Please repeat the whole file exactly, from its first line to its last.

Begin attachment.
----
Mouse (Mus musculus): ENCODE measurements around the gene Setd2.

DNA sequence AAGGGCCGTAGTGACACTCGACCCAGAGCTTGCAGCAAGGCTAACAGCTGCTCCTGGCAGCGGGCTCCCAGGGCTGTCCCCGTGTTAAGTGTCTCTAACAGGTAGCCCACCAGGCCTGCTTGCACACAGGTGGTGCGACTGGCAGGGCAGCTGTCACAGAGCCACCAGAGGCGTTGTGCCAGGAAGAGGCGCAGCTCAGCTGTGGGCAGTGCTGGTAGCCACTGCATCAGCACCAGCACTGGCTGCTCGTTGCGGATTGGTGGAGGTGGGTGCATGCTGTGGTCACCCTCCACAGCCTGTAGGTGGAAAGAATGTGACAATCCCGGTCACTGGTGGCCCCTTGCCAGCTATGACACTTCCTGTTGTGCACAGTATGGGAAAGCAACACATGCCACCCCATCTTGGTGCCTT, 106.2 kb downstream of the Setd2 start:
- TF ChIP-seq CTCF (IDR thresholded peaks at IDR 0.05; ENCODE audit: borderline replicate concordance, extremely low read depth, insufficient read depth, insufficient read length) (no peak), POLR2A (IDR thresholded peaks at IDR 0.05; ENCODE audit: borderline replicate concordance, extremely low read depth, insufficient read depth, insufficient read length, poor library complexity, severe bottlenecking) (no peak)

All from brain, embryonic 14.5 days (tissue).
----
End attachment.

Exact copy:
Mouse (Mus musculus): ENCODE measurements around the gene Setd2.

DNA sequence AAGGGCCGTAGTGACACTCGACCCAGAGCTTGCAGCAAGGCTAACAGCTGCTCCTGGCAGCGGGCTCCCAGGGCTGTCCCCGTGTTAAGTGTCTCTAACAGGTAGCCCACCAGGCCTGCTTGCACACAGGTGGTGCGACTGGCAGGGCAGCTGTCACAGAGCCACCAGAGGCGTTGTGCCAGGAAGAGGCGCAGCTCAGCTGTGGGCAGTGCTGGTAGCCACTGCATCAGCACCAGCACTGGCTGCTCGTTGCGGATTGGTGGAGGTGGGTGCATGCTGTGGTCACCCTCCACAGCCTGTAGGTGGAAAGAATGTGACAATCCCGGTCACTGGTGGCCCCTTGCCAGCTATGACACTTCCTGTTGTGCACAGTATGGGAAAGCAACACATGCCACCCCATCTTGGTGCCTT, 106.2 kb downstream of the Setd2 start:
- TF ChIP-seq CTCF (IDR thresholded peaks at IDR 0.05; ENCODE audit: borderline replicate concordance, extremely low read depth, insufficient read depth, insufficient read length) (no peak), POLR2A (IDR thresholded peaks at IDR 0.05; ENCODE audit: borderline replicate concordance, extremely low read depth, insufficient read depth, insufficient read length, poor library complexity, severe bottlenecking) (no peak)

All from brain, embryonic 14.5 days (tissue).